Pham, a 26-year-old nurse, will later become the first person known to have contracted Ebola while in the United States. According to the AP, there is “no indication” in the records that Pham “donned any protective gear” during her first encounter with Duncan, although records show she did during her subsequent visits to his room.
Tuesday, Sept. 30: Positive test result.
The CDC confirms that Duncan has Ebola.
Wednesday, Oct. 8: Duncan dies.
His longtime partner, Louise Troh, and her 13-year-old son, meanwhile, remain quarantined in Dallas. “I am now dealing with the sorrow and anger that his son was not able to see him before he died,” Troh says in a statement, a reference to the 19-year-old son the couple had together, who was away at college when the hospital put his father in isolation. “This will take some time, but in the end, I believe in a merciful God.”
Friday, Oct. 10: Nurse travels to Ohio.
Amber Joy Vinson, a nurse who cared for Duncan and who will later become the second person known to have contracted Ebola in the United States, takes a commercial flight from Dallas to Cleveland to visit family in Akron, Ohio. She was showing no symptoms at this point but, according to the CDC, health workers who had treated Duncan had been advised to stay home and avoid public transportation. The CDC will later confirm, however, that Vinson was given the green light to fly to Ohio. It is unclear why.
Friday, Oct. 10: Pham shows symptoms.
Pham, who, medical records show, cared for Duncan on and off from the day after he was admitted to the day before he died, is placed in isolation in the Dallas hospital.
Sunday, Oct. 12: A second positive.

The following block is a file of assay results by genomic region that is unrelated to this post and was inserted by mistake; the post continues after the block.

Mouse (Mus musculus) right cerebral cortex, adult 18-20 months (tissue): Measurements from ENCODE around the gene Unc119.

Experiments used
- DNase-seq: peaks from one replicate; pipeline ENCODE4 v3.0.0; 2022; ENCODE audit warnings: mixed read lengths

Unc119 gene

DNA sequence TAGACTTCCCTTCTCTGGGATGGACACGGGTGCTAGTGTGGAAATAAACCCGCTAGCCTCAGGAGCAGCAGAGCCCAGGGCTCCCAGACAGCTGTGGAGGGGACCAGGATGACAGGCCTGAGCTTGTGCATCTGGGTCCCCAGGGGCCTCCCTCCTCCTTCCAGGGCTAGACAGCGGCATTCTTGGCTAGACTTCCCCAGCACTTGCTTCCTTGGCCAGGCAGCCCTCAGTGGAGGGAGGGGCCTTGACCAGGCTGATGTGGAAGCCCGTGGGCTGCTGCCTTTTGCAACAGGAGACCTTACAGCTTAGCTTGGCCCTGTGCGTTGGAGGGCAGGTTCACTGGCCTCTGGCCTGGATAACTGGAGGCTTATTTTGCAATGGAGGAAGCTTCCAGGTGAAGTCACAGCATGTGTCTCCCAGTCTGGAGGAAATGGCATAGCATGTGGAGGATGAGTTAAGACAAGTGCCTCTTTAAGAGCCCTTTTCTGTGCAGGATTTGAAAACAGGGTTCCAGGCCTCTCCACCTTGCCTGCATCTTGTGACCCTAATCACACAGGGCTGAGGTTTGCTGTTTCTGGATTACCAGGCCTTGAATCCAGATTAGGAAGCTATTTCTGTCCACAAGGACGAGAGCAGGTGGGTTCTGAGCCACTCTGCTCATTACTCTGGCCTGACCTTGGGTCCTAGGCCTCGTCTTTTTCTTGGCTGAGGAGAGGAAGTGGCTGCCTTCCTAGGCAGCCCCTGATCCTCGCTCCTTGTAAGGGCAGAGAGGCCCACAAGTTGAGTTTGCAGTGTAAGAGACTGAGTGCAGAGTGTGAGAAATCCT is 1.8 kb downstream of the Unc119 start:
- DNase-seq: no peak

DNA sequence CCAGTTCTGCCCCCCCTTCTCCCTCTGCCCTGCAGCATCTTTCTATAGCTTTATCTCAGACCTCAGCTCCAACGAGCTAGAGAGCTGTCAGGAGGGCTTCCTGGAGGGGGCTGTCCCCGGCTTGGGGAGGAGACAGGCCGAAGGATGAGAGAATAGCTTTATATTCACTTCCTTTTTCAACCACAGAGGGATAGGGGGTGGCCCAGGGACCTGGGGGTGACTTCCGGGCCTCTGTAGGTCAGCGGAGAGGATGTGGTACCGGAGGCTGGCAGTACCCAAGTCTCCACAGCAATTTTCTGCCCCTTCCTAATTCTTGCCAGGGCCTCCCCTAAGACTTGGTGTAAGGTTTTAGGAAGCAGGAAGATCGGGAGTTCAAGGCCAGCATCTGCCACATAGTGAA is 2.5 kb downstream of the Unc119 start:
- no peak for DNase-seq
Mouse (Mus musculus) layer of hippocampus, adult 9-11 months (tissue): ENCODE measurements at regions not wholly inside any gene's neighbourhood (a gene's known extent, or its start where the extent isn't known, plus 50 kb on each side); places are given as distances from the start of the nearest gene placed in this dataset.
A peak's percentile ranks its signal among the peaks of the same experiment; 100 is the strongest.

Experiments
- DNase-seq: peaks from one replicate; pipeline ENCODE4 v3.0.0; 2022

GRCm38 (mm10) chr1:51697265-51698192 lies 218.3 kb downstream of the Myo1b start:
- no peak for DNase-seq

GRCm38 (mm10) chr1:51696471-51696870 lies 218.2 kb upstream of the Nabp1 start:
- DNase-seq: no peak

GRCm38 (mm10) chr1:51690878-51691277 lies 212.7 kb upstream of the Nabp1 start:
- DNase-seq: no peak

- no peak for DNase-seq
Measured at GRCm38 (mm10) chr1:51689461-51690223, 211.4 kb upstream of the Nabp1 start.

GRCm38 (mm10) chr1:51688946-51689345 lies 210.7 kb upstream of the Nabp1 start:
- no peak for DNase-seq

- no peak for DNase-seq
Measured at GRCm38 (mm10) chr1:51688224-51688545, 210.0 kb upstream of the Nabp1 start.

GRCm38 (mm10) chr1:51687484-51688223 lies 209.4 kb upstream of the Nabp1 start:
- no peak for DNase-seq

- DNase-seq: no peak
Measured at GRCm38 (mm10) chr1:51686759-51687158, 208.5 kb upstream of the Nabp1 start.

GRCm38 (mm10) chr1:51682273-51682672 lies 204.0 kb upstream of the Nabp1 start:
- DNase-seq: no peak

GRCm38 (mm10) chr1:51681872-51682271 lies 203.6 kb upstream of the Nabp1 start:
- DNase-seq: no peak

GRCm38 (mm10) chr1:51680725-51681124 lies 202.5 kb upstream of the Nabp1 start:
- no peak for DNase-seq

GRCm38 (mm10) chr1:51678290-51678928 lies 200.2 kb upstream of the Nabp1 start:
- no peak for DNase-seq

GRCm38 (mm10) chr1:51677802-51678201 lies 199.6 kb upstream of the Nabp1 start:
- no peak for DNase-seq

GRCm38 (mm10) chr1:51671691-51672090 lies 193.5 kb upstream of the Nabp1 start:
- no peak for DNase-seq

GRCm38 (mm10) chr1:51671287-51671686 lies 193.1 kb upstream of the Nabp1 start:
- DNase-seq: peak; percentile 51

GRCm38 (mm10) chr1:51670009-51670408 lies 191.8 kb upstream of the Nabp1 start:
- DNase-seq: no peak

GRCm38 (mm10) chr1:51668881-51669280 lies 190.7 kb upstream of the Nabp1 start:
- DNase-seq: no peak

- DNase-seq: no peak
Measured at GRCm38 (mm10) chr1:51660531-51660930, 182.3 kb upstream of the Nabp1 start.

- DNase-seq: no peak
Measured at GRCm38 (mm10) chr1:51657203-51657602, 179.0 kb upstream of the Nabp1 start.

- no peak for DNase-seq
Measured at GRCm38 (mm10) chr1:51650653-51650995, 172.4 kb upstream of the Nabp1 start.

The hospital confirms Pham’s positive test results for Ebola. Confusion reigns as the hospital first says it will divert all emergency room visits to other area hospitals, then says it won’t, before finally reverting to the original diversion plan.
Monday, Oct. 13: Vinson returns.
Vinson returns from Cleveland to Dallas–Fort Worth on Frontier Airlines Flight 1143 with 132 other passengers. She had a low-grade fever of 99 degrees—below the 100.5 threshold at which doctors believe a patient is contagious—and, the CDC says, she did not have any symptoms likely to have put others on the flight at risk. According to an agency spokesman, Vinson was cleared to make the trip back to Texas by a CDC official. Again, it is unclear why.
Tuesday, Oct. 14: Vinson admitted to the hospital.
Vinson arrives at Texas Health Presbyterian Hospital with a low-grade fever and is placed in isolation.
Wednesday, Oct. 15: A third positive, a first transfer.
Vinson becomes the third person to be officially diagnosed with Ebola in the United States. She is said to be “ill but clinically stable” and is later transferred by air ambulance to Atlanta’s Emory University Hospital, which has one of four biocontainment units in the country.
Thursday, Oct. 16: A second transfer.
Pham is to be transferred to the National Institutes of Health in Bethesda, Maryland, which also has a biocontainment unit. (The country’s other two biocontainment units are at University of Nebraska Medical Center and St. Patrick Hospital in Missoula, Montana.) In his testimony to Congress, Varga apologizes for the mistakes made at Texas Health Presbyterian Hospital.